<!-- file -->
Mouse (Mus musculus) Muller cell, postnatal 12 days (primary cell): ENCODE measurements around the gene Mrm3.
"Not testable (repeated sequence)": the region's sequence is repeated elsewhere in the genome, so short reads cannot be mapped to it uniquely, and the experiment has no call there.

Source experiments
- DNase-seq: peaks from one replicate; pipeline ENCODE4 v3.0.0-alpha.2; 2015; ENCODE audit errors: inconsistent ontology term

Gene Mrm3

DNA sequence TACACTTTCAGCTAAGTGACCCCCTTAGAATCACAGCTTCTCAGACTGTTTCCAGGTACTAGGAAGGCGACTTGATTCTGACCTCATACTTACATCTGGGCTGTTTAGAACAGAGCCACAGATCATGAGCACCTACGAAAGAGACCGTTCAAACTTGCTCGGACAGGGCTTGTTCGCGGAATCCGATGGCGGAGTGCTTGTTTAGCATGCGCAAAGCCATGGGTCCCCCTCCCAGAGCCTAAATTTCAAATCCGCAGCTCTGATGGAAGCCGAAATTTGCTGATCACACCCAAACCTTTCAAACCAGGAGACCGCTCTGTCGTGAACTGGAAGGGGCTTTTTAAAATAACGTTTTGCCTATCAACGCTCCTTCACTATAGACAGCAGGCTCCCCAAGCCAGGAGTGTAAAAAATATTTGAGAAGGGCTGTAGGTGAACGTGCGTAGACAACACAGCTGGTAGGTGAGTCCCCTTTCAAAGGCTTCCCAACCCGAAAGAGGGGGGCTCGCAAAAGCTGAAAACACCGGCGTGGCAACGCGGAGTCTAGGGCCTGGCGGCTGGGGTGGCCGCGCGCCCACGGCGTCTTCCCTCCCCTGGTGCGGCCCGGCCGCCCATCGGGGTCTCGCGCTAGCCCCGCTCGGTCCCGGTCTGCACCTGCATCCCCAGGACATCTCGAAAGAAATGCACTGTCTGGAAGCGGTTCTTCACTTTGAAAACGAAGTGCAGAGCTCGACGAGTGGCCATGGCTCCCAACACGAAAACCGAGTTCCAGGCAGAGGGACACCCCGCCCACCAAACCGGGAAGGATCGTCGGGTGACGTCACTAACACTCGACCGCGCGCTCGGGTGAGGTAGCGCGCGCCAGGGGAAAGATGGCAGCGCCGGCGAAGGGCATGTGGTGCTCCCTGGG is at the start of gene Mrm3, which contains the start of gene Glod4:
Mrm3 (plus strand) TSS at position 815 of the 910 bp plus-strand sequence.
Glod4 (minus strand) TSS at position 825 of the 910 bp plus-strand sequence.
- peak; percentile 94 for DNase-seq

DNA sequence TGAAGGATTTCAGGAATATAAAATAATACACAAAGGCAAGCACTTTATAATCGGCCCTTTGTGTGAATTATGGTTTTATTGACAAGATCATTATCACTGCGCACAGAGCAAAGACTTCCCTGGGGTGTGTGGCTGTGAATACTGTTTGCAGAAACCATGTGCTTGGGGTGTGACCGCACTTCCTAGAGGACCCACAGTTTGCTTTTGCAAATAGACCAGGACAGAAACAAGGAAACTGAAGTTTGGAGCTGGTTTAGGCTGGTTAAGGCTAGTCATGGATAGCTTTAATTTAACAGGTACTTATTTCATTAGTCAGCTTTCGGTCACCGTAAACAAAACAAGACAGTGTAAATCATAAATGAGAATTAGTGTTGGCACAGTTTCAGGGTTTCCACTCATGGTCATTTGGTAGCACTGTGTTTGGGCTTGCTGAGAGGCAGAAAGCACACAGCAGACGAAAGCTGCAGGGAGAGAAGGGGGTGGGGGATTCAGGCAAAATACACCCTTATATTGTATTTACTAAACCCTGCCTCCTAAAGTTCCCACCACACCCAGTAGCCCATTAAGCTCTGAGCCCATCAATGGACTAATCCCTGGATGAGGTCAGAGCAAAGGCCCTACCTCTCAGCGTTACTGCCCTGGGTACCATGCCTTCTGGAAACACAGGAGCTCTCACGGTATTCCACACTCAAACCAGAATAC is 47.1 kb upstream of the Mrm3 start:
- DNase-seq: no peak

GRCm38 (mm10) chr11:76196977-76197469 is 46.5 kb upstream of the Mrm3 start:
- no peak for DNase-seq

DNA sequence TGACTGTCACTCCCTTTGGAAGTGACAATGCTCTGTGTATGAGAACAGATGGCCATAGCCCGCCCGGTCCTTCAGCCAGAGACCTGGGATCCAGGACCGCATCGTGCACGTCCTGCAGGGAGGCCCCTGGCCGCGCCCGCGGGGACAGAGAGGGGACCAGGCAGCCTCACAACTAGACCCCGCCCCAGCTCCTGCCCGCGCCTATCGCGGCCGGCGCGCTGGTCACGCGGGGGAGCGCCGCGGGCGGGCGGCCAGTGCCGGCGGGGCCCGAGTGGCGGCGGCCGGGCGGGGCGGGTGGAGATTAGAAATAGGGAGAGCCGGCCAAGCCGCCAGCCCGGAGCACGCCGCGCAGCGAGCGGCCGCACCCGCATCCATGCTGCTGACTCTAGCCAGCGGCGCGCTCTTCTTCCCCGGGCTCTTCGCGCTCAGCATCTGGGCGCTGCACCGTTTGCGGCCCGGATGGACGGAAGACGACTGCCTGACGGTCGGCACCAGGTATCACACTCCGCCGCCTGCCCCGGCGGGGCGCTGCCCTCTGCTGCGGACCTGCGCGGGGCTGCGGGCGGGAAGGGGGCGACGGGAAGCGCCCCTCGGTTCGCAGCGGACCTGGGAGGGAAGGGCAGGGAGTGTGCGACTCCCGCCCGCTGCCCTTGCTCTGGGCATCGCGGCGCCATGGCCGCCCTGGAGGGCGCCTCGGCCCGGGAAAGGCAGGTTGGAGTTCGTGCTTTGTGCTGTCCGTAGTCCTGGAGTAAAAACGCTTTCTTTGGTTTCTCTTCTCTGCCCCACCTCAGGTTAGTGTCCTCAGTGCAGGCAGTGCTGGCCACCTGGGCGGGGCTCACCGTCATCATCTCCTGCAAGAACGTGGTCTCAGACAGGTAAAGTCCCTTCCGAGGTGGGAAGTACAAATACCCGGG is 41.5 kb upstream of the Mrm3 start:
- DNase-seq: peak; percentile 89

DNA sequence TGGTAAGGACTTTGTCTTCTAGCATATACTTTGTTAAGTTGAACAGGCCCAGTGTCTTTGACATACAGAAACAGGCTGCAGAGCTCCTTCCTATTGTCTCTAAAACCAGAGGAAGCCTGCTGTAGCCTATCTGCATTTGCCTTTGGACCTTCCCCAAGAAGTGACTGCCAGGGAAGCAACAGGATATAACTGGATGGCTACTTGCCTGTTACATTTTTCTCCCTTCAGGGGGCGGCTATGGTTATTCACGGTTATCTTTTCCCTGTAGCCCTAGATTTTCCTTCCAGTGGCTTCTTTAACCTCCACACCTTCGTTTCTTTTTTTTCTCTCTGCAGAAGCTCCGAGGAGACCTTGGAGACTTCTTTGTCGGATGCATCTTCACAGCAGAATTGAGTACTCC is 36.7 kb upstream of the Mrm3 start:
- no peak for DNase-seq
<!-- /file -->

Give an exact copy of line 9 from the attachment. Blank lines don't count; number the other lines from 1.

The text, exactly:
- peak; percentile 94 for DNase-seq